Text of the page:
Season Three, Episode Two — “Paradox”


By Jarrod Jones. It’s not difficult to understand, Barry. I get it. If I had super-speed and the ability to tap into time itself, I’d go back and change some things too. Regardless of whether we live in the CW DC TV Universe or our own very dire and decidedly superpower-less existence, it’s a fruitless thing to desire temporal change. It doesn’t take a seasoned speedster like Jay Garrick to make us understand that (or, at least, it shouldn’t, Barry), but at least his metaphors are characteristically folksy. “Let’s say the timeline is this coffee mug...” Adorable.

Even though Barry has already bopped back in time at least a handful of times, it seems he never really grasped that sentiment. Luckily for the fabric of reality, Barry’s latest exercise in changing the past for his own personal benefit caused serious emotional damage, enough to make him think twice before ever mucking around with time again.

I’m just kidding. Of course Barry ran back into a time vortex the second he realized that he screwed everything up. Let’s see… he made Det. Joe and Iris hate each other, he turned Cisco into a colossal bummer, and to top it all off, he earned none other than Draco Malfoy as his roommate at the CCPD. (Tom Felton joins the cast of The Flash as the grumpy forensics expert, Julian Albert.) Luckily Jay showed up in the nick of time to knock Barry off his destructive path — and to knock some damn sense into him. “Always move forward,” Jay said to Barry, which means that DC just made quota for father figures telling their superhero sorta-sons to keep their eyes fixed on the future.

Meanwhile there are sinister forces at work behind the scenes of the CW’s scarlet-hued melodrama (because how could there not be), in the form of a weirdo meta-human monk known as Alchemy. Dunno how Alchemy knows about the Flashpoint paradox, but they’ve tapped into the mind of Edward Clariss, who you’ll remember as The Ocean Master The Rival from last week. Alchemy has the means to give Clariss the speed he had in that alternate reality, which is apparently something Clariss desired more than his lovely looking home and his beautiful sleeping wife (which you gotta do what you gotta do, I guess). Clariss’ innate hostility towards the Flash may be convenient for this week’s plot, but at least it’s in keeping with everyone else’s attitudes about him.

Luckily there’s a silver lining in the form of Felicity Smoak, who helps Barry (and, by extension, us) get caught up on the current state of things. Felicity and Jay are Barry’s touchstones this week, two razor-sharp heroes in the Arrowverse who can actually get Barry to stop feeling sorry for himself long enough to get his ding-dang life back in order. Whether that means pulling the ol’ chrono-trigger on this Flashpoint reality or keeping things the way they are remains to be seen. One thing’s for certain — by episode’s end, we have The Flash back to its old, exciting, lovable self. The only paradox here is how that took so long.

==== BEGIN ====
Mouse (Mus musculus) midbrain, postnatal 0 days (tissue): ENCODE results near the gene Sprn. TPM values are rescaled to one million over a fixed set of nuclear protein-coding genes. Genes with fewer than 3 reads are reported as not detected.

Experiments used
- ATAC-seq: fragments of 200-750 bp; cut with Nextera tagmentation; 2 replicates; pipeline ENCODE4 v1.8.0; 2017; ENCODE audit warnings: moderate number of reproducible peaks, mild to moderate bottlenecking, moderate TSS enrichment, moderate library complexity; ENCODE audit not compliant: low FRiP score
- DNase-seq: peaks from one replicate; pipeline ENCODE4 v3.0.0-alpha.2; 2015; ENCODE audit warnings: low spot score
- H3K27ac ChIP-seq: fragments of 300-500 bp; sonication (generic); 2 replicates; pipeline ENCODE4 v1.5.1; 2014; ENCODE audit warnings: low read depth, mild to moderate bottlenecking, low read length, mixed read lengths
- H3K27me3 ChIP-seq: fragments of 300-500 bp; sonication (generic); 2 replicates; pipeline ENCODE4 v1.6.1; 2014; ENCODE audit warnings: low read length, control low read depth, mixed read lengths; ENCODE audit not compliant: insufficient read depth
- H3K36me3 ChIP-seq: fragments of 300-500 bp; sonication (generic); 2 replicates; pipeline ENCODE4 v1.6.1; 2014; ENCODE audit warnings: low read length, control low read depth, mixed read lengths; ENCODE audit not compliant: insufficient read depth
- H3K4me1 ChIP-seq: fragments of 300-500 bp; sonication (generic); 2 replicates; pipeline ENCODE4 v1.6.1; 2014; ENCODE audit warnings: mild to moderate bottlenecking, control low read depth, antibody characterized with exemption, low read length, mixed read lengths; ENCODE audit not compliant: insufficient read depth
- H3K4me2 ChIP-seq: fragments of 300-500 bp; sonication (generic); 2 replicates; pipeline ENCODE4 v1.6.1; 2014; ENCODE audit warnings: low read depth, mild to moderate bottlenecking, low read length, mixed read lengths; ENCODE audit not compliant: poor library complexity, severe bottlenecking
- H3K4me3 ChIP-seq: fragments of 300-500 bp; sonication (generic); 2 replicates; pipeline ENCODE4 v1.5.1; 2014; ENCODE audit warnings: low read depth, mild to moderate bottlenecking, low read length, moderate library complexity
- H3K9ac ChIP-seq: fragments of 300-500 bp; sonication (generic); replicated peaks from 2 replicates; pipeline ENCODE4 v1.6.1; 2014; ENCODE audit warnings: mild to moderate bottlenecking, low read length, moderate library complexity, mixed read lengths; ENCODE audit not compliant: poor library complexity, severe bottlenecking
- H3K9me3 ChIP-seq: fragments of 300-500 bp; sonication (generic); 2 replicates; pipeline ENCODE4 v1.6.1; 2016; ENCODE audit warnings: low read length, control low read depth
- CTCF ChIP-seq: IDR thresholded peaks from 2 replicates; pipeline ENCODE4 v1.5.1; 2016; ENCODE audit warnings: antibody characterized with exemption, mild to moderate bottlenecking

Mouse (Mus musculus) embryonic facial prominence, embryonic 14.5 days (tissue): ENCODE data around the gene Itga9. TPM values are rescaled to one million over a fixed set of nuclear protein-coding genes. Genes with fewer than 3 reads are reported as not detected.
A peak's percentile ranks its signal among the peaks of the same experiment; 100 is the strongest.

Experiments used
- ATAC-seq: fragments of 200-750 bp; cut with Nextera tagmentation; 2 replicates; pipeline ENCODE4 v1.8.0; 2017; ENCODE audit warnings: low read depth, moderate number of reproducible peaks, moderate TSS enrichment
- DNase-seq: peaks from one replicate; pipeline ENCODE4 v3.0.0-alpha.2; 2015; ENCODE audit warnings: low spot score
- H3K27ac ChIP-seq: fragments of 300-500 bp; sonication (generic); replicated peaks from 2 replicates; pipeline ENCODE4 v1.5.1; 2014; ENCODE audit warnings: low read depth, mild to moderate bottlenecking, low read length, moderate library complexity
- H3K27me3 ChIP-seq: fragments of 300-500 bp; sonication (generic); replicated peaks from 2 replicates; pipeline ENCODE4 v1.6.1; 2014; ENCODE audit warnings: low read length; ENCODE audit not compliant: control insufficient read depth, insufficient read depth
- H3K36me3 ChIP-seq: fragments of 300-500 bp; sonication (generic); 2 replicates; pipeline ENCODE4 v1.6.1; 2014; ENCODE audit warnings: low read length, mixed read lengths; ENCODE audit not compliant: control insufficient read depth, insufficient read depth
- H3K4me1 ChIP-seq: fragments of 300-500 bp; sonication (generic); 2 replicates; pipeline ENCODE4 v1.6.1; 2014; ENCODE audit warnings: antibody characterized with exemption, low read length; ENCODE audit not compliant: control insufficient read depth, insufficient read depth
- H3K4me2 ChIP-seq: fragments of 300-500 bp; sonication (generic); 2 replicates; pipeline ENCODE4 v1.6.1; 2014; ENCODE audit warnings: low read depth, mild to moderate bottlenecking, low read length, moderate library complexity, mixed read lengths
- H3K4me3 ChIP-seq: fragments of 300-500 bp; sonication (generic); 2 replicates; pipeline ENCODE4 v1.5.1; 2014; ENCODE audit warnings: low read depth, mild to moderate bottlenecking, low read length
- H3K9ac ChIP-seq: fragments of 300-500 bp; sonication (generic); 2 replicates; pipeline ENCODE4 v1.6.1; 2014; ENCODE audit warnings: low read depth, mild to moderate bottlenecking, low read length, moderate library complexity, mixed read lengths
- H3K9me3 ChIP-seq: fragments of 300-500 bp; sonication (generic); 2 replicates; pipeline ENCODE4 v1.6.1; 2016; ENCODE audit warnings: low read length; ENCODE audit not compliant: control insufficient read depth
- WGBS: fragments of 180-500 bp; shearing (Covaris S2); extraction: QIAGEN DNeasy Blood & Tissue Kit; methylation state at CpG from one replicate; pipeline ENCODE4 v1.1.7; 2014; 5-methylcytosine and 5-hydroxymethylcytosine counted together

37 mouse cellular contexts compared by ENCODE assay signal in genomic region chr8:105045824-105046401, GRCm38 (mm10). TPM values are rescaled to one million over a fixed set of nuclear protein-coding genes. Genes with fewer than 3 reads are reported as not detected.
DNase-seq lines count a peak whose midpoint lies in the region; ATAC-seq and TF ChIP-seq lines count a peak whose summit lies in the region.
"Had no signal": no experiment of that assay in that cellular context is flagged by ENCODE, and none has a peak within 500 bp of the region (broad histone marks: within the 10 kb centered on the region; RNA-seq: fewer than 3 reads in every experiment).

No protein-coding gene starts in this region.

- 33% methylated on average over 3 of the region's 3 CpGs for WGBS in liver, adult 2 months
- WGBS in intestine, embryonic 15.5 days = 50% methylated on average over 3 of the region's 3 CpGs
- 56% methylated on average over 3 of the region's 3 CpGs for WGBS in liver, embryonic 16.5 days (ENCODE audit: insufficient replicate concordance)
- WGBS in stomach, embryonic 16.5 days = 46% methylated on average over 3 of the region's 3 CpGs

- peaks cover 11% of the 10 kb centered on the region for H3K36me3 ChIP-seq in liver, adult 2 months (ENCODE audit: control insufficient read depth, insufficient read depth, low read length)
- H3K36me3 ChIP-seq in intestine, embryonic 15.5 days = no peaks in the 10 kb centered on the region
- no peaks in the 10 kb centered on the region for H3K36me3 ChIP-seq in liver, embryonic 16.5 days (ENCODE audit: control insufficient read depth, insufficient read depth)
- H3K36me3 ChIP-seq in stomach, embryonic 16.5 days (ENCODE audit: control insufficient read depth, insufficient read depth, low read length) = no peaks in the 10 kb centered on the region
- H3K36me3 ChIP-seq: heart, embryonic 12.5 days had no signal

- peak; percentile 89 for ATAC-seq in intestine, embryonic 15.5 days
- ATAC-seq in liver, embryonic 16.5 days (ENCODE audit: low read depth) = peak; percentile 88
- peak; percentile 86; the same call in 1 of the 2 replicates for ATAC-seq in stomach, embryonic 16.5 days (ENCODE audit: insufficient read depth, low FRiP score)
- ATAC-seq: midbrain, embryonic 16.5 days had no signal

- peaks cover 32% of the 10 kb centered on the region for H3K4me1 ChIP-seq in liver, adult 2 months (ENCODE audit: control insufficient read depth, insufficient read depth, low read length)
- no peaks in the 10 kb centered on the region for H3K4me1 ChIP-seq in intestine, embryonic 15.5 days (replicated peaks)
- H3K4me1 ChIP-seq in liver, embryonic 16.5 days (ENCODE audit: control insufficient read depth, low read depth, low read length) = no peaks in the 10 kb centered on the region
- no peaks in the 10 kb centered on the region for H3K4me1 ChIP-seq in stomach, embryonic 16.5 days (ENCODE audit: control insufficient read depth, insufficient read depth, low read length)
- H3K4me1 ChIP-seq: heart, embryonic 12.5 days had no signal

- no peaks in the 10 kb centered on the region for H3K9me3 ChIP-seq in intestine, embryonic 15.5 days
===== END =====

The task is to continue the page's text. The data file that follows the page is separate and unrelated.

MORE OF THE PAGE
That’s impossible. Everybody likes Barry Allen. You’re like pudding. Everybody likes pudding.” – Felicity, who should always be on this show.

Jay: “Lemme show you somethin’.” Barry: (shifts in his seat) “Y’know what…” Jay: “Humor me, Kid.

BEST MOMENT: Barry’s trying, alright? So Iris hates Joe. Cisco hates Barry. Everybody’s miserable. What’s a kind-hearted speedster to do? Why, run back and forth and manipulate everyone into a lovely dinner, that’s what! Watching Barry zip back and forth between Iris and Joe to find out what it would take to get them to sit down together was The Flash at its sweetest, even if what Barry was doing was completely underhanded. (I suppose we’re used to that though, aren’t we, Flash Fans?)

EPISODE’S MVP: Surprisingly enough, Julian Albert. I came into “Paradox” totally expecting to loathe Tom Felton — he has that effect on me — but instead I ended up getting really stoked on the idea that Draco Malfoy would be a source of consternation for The Flash this season. Here’s hoping Mr. Felton gets to hang around for the entire season; I think he’s definitely going to stir up some trouble going forward.

© 2016 The CW Network. All rights reserved.

© 2016 The CW Network. All rights reserved.


– So Barry’s antics gave Diggle a son? (The changes in this reality are so damn random, aren’t they.) I suppose someone’s gonna have to tell me whether that change actually occurs in this season of Arrow, because if it doesn’t I’m calling shenanigans.

– Let’s add “stealing evidence” to Barry’s long list of crimes! Yay, superheroes!

– Jay Garrick’s heart-to-heart with Barry about the dangers of running your problems away, set to Soul Asylum’s “Runaway Train”. Cute.

– Ooohhhh. It’s 1998. You can tell, because the CW is called the WB, and it’s still comfortable with screening Dawson’s Creek.

– With that mask on, The Rival has a real “Pete Holmes as Batman” vibe going on.

– If Barry keeps this up, his little Flashpoint graph is gonna get a hell of a lot more complicated.

– So who is Dr. Alchemy? We have a couple of choices: There’s Albert Desmond, a chemist who suffers from multiple personality disorder; there’s Alexander Petrov, a Keystone City crime lab investigator who cribbed Desmond’s Mr. Element schtick; and then there’s Dr. Curtis Engstrom, a shifty-eyed chemist who donned Desmond’s signature creepy look and became The Alchemist. Comics!

– Whoever Dr. Alchemy turns out to be, he’s definitely voiced by Tobin Bell, aka Jigsaw from those damned Saw movies. And The Flash‘s ability to woo former horror stars onto the show continues. (Tony Todd, aka the Candyman, voiced Zoom last season.)

– Dr. Alchemy is definitely going to have something to do with giving Wally West his speed, which is about damned time.

7.5 out of 1o

Next: “Magenta,” soon.

Before: “Flashpoint,” here.